Younger Feathers takes sixth sense up to Supers
By Todd TurnerDirtonDirt.com managing editor
Bo Feathers won't forget the first time his son Trever climbed into a Dirt Late Model. Bo and Trever's grandfather, Wayne, took the youngster to Maryland's Potomac Speedway for his first practice session, and the 15-year-old Trever struggled to maneuver through the pit area with the Late Model's unorthodox clutch. | Slideshow
But once Trever reached the racing surface, there was no such clumsiness. Just a lot of throttle-stomping. Soon enough, Trever was clicking off high-speed laps, running dangerously close to the outside wall. When Trever drove back to the pits, Bo Feathers suggested to his son to perhaps take it a little easier, getting more experience before teasing the concrete barrier.
" 'Dad,' he said, 'That's where you race. Why can't I?' I said, 'Oh Lord,' " Bo Feathers recalls, who has since watched his son develop into a successful Limited Late Model driver. "From then on ... he can go to a racetrack, and his main objective is if he can hold it wide open all the way around the racetrack. He's got ice water running through his veins."
This weekend Trever will head to his hometown track Winchester (Va.) Speedway for his first practice session for 2012, and the 19-year-old driver is moving up to join his father in the Super Late Model division.
The younger Feathers has 15 Limited Late Model victories over the past three seasons, along with the 2010 Limited Late Model championship at the 3/8-mile Winchester oval. He's made a few Super Late Model starts in his dad's car, but he's looking forward to the challenge of a full season — and perhaps some victories — in the elite division.
"I told everybody in the garage, we've got a big learning curve coming, but you never know," Trever said. "I've seen crazier stuff in racing."
He enters the 2012 on a nice roll. After struggling in the first half of 2011 with an older Barry Wright Race Car, winning a single race, Trever upgraded to a new BWRC and blossomed in the second half of the season. He clicked off five victories in his last eight starts, including wins at Winchester, Natural Bridge (Va.) Speedway and Hagerstown (Md.) Speedway's Small Car Nationals.
He's especially proud of the victories away from his hometown track. "Those wins mean a lot," said Trever, who plans to attend Shenandoah University next year to study pharmacy. "When you go to somebody else's turf and win, that means a lot."
Trever even had some off-track momentum during the off-season, participating in a Winchester slot-car league where dirt racing enthusiasts compete using 1/24-scale Dirt Late Models in slot-track builder Tim Hottle's garage. Trever won three out of the last four races of the season, including the Lucas Oil-sponsored Slot Car World Championship, and he says using the trigger for the slot car around the dirt-track lookalike indoor oval isn't too different than feathering the accelerator in a race car.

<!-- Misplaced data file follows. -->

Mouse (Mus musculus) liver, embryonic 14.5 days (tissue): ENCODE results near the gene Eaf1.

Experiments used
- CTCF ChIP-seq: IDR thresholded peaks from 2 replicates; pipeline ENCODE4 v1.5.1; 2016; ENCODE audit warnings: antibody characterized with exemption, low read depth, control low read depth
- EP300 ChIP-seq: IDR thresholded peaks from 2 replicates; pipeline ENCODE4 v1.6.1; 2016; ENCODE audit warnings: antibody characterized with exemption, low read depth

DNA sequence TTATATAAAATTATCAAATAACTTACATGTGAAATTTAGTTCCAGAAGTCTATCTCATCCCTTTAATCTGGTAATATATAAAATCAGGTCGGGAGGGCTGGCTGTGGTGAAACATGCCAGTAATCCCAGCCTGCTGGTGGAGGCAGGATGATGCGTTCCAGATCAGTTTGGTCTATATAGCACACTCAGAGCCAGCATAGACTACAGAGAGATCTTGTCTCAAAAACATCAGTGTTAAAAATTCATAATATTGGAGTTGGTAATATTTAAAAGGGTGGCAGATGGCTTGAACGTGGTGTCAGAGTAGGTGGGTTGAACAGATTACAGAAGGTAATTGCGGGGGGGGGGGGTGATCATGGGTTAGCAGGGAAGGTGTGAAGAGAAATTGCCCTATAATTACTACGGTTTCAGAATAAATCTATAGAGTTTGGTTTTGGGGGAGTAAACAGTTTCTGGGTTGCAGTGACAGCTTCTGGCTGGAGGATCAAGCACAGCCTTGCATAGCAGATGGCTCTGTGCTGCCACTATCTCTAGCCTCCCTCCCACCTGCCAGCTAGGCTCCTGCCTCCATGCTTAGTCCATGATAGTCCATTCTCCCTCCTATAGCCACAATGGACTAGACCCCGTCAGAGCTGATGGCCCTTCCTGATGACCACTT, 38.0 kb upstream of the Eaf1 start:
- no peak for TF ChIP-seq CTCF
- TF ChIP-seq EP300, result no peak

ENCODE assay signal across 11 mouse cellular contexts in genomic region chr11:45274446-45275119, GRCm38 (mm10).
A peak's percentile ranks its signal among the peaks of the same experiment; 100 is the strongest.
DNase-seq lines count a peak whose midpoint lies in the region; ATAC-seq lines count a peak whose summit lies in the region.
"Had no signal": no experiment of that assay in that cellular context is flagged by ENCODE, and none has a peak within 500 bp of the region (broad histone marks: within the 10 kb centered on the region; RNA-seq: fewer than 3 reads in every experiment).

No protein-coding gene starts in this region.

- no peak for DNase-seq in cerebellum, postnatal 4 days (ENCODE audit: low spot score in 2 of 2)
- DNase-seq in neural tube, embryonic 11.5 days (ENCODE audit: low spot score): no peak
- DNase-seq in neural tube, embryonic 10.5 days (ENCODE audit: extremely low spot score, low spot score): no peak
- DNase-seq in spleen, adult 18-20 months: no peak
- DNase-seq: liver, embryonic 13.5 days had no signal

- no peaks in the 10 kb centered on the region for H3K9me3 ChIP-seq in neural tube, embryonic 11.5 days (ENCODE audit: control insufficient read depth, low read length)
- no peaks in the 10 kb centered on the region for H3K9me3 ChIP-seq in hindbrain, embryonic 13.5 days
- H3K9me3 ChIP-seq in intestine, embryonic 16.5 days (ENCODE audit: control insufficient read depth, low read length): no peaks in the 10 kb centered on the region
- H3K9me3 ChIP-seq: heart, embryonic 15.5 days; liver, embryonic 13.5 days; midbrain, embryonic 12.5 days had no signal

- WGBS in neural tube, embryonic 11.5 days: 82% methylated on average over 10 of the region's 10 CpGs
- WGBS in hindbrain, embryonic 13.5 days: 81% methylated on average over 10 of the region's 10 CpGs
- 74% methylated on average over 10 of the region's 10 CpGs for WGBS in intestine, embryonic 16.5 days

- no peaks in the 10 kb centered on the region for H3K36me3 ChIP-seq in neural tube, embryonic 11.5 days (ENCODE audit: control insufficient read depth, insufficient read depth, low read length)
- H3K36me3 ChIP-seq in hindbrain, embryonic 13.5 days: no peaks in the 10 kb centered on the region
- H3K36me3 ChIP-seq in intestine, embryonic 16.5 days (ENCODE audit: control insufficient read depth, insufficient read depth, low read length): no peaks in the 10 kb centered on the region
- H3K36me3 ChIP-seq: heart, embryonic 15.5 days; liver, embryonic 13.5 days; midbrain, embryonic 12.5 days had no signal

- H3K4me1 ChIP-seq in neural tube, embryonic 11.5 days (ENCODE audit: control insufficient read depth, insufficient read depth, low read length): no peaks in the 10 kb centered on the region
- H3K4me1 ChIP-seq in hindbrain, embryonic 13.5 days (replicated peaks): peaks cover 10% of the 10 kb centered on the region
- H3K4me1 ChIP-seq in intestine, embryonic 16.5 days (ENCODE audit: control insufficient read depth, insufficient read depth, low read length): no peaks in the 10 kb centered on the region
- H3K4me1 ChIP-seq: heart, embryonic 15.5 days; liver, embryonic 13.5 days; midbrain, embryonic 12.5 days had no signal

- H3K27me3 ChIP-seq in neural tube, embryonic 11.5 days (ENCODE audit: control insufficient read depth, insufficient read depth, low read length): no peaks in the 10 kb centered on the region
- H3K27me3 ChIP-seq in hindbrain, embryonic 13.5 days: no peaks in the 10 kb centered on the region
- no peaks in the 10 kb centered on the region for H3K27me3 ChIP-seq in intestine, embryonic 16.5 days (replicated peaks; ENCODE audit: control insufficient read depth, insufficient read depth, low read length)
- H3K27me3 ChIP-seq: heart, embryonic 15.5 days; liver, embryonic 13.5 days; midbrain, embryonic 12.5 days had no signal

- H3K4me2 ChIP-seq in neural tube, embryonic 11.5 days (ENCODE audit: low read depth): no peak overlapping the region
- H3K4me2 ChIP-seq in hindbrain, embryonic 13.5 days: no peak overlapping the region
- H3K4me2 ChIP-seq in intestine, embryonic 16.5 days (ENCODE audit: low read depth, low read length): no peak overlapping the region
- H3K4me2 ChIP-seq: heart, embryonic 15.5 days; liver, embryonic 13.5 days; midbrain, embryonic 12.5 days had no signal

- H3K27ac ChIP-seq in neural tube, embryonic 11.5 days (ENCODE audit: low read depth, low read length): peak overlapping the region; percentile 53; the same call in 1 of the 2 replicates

"Except you're using your finger instead of your foot," he says.
Now he moves back to the full-size cars and the Super Late Model division, anxious to battle in one of the toughest Dirt Late Model regions in the country with Winchester and nearby Hagerstown hosting strong weekly competitors. In two Super Late Model starts last year, he barely missed transferring to an Appalachian Mountain Speedweek main event, then posted the 11th quickest qualifying time at Winchester's Raye Vest Memorial, finishing 15th in the feature.
Bo Feathers, himself an accomplished racer with track championships and 100 career feature victories, is impressed with his son, who has always had a competitive streak.
"He's far exceeded anything I ever envisions he'd be able to do. When it comes to anything competitive, video games, anything he does, he's gotta be first. He's gotta be No. 1," the elder Feathers said. "I wish I had the money to take him out and race."
Trever remembers as a youngster his parents being coy about whether he'd be able to become a racer, and he says now that he suspects the reason his mother Lisa doesn't come to the races anymore is because she's a little fearful of watching her boy race. But he's definitely become a racer, just like Bo Feathers knew he would the first time he saw him in the car.
"I knew what was going to happen — and it happened," Bo Feathers said. "It's worse than drugs. You get addicted to that adrenaline rush, and you want to do it the rest of your life."
Trever's skills leave his father in admiration.
"He has an ability to just ride, but when he needs to go, then he goes. It's crazy to watch him race," Bo said. In Limited Late Models, "he had just like a sixth sense to him to figure out where he needs to go and what he needs to do before he even gets there. He's like he's been racing for 20 years, and he's only got three seasons under his belt.
"I've gotten to the point where I don't even want to race because it's exciting to watch him. ... It's pretty cool to have a kid who can do that."
Besides competing at Winchester, Hagerstown and other regional tracks, Bo Feathers said he plans to take Trever to Virginia Motor Speedway in Jamaica, Va., next month for the $25,000-to-win Commonwealth 100, a Lucas Oil Late Model Dirt Series event that will draw many of the sport's national stars. It'll be a good experience for the teen.
"If his balloon has been inflated too much," Bo Feathers said, "it'll get deflated real quick."